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Health and happiness / March 03, 2017

Is it Time to Give Up Giving Up?


Lent is upon us, and after the indulgence of pancake day, many people will be giving up for something for 40 days and 40 nights.

A Christian tradition, the sentiment around the Lent period is to follow Jesus’ example and give up their vices in a bid to get closer to God.

Of course today, many non-believers still take part in lent, and from a quick perusal of social media I’ve seen people vowing to give up; using their phone in bed (sensible),chocolate (questionable) and all carbohydrates and refined sugars (just plain silly if you ask me).

All jokes aside, this “all or nothing” mentality is not an unusual one and certainly not one simply reserved to lent. But how beneficial (or healthy) is completely giving something up? (Of course we are not referring to drugs, smoking or any other harmful substances or activities here - giving them up is always a good idea).


All or nothing

The all or nothing mindset can be an appealing one, the idea that we are willing to put our whole being into achieving something in order to enrich our lives in some way. However it can also cause problems by it’s very specific nature and its emphasis on black and white thinking. Failure or success. And nothing in between.

For example, you’ve decided to give up chocolate for lent. But in a moment of weakness, you cave and have a square of chocolate. An all or nothing mentality ingrained in your brain will more than likely make you think that you’ve failed, and that square becomes a bar and before you know it you’re eating chocolate every day again.


Wouldn’t it be more sensible to think about life more in terms of balance? Yes, you’ve had a square of chocolate but you draw a line under it and start again without guilt or bingeing?

It works in other ways of course. Maybe you’ve vowed to go to the gym every day, 5 times a week. It’s going great, but then one day you can’t get to the gym for some reason.

An all or nothing mindset can make you believe that in this scenario you have to choose nothing, when actually you could easily pop on a youtube workout at home and still get your exercise in. All or nothing thinking rarely allows room for flexibility, when in busy everyday life, flexibility is the key to achieving your goals.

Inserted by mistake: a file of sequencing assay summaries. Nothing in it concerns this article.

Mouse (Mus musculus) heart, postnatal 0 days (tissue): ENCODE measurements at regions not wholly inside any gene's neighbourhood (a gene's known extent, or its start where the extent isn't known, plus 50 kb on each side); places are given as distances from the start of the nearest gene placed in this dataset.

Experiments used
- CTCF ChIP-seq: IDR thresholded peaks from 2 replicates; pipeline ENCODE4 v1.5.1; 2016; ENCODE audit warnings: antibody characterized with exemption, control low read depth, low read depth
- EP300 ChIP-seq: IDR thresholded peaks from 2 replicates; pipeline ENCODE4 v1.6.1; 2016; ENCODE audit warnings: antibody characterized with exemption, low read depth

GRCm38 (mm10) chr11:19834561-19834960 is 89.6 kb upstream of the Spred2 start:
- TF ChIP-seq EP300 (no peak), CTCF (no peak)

Another problem with “giving up”, especially in relation to giving up things for a certain period of time is that it gets in the way of consistency. Consistency is one of the keys to a healthy lifestyle, small habits repeated every day that can lead to big changes.

However as chocolate is the most common thing to give up during Lent, and Lent is swiftly followed by Easter, again we are favouring an all or nothing mindset. Give up chocolate for 40 days followed by a massive chocolate binge over Easter - nothing consistent about that.

What really is the point in this?

It hardly shows a will of power if as soon as the time is up we return swiftly to the old habits. Ironically all or nothing mindsets are nothing about power or control but quite often the complete opposite.

So what will I be giving up this lent - well actually I’ll be giving up, giving up. I’ll be eating a little bit of chocolate (probably every day and probably a lot on some other days). I’ll be doing little things that I can every day to stay active (because little by little adds up to a lot) and I certainly won’t be punishing myself if I don’t make it to the gym one day or on those days that I eat a family bar of chocolate. To myself.


Tags: Health and happiness


Written by Laura

After 3 years of excess at uni took a serious toll on my waistline and wellbeing, I found that a love for strength training, HIIT and spin classes were key to keeping me healthy and happy. I'm at the forefront of finding out and creating awesome stuff about health, fitness and happiness for our Movers and when I'm not at work I love nothing more than pizza and prosecco in the sun with friends. What motivates me? Knowing that life is short...

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